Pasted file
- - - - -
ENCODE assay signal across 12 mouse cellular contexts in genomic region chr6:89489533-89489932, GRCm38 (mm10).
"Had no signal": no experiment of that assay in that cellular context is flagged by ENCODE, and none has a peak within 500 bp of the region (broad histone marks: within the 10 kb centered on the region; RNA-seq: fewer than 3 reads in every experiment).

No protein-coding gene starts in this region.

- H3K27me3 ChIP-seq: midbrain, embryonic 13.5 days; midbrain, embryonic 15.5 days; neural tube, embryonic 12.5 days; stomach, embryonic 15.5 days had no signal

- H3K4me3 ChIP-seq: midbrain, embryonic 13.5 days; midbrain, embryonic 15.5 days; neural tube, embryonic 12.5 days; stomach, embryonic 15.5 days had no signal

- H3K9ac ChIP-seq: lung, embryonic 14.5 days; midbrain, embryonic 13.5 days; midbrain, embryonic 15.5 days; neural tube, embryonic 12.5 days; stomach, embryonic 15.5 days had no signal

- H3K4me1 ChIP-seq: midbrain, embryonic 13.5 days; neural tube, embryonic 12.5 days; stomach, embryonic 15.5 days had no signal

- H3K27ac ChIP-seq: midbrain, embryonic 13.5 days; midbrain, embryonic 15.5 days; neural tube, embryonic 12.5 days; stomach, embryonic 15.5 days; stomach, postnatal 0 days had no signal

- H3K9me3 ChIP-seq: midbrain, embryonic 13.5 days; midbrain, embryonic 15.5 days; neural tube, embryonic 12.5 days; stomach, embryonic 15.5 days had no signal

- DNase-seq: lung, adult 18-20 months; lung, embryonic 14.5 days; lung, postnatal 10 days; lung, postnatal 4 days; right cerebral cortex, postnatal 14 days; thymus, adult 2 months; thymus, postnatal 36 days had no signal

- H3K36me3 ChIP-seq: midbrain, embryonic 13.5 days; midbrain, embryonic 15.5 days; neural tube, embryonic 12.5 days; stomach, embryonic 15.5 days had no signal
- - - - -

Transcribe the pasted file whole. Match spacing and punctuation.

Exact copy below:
ENCODE assay signal across 12 mouse cellular contexts in genomic region chr6:89489533-89489932, GRCm38 (mm10).
"Had no signal": no experiment of that assay in that cellular context is flagged by ENCODE, and none has a peak within 500 bp of the region (broad histone marks: within the 10 kb centered on the region; RNA-seq: fewer than 3 reads in every experiment).

No protein-coding gene starts in this region.

- H3K27me3 ChIP-seq: midbrain, embryonic 13.5 days; midbrain, embryonic 15.5 days; neural tube, embryonic 12.5 days; stomach, embryonic 15.5 days had no signal

- H3K4me3 ChIP-seq: midbrain, embryonic 13.5 days; midbrain, embryonic 15.5 days; neural tube, embryonic 12.5 days; stomach, embryonic 15.5 days had no signal

- H3K9ac ChIP-seq: lung, embryonic 14.5 days; midbrain, embryonic 13.5 days; midbrain, embryonic 15.5 days; neural tube, embryonic 12.5 days; stomach, embryonic 15.5 days had no signal

- H3K4me1 ChIP-seq: midbrain, embryonic 13.5 days; neural tube, embryonic 12.5 days; stomach, embryonic 15.5 days had no signal

- H3K27ac ChIP-seq: midbrain, embryonic 13.5 days; midbrain, embryonic 15.5 days; neural tube, embryonic 12.5 days; stomach, embryonic 15.5 days; stomach, postnatal 0 days had no signal

- H3K9me3 ChIP-seq: midbrain, embryonic 13.5 days; midbrain, embryonic 15.5 days; neural tube, embryonic 12.5 days; stomach, embryonic 15.5 days had no signal

- DNase-seq: lung, adult 18-20 months; lung, embryonic 14.5 days; lung, postnatal 10 days; lung, postnatal 4 days; right cerebral cortex, postnatal 14 days; thymus, adult 2 months; thymus, postnatal 36 days had no signal

- H3K36me3 ChIP-seq: midbrain, embryonic 13.5 days; midbrain, embryonic 15.5 days; neural tube, embryonic 12.5 days; stomach, embryonic 15.5 days had no signal